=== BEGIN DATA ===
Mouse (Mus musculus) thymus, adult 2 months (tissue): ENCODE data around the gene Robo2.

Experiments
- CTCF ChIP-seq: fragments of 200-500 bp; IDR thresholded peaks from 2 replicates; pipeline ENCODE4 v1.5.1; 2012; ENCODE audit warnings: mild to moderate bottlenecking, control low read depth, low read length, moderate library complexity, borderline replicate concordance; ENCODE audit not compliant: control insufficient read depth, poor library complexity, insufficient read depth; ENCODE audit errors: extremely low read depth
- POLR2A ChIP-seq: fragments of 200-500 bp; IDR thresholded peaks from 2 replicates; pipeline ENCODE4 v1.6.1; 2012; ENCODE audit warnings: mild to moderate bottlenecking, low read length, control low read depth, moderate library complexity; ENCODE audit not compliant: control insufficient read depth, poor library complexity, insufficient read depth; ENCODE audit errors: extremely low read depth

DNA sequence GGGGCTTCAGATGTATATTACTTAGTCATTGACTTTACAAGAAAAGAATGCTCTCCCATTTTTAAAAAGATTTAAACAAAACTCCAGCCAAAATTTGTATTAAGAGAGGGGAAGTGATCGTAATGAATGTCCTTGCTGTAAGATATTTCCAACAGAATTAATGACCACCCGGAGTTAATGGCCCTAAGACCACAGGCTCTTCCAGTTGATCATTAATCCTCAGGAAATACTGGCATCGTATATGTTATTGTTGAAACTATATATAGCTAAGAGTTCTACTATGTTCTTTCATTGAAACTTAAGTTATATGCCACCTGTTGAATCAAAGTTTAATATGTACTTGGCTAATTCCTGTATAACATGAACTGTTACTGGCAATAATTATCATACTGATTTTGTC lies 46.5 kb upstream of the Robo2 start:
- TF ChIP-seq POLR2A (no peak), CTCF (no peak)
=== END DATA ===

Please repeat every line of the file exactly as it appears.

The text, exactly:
Mouse (Mus musculus) thymus, adult 2 months (tissue): ENCODE data around the gene Robo2.

Experiments
- CTCF ChIP-seq: fragments of 200-500 bp; IDR thresholded peaks from 2 replicates; pipeline ENCODE4 v1.5.1; 2012; ENCODE audit warnings: mild to moderate bottlenecking, control low read depth, low read length, moderate library complexity, borderline replicate concordance; ENCODE audit not compliant: control insufficient read depth, poor library complexity, insufficient read depth; ENCODE audit errors: extremely low read depth
- POLR2A ChIP-seq: fragments of 200-500 bp; IDR thresholded peaks from 2 replicates; pipeline ENCODE4 v1.6.1; 2012; ENCODE audit warnings: mild to moderate bottlenecking, low read length, control low read depth, moderate library complexity; ENCODE audit not compliant: control insufficient read depth, poor library complexity, insufficient read depth; ENCODE audit errors: extremely low read depth

DNA sequence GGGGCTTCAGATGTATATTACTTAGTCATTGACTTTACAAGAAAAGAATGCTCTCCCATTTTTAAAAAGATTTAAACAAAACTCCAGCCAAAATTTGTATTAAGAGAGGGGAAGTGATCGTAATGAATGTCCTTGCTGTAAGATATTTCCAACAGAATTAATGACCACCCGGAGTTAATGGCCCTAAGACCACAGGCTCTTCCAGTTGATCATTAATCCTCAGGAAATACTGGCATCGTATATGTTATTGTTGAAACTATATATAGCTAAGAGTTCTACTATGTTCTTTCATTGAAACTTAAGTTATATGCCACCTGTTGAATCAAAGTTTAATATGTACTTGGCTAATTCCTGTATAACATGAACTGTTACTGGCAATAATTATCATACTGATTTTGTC lies 46.5 kb upstream of the Robo2 start:
- TF ChIP-seq POLR2A (no peak), CTCF (no peak)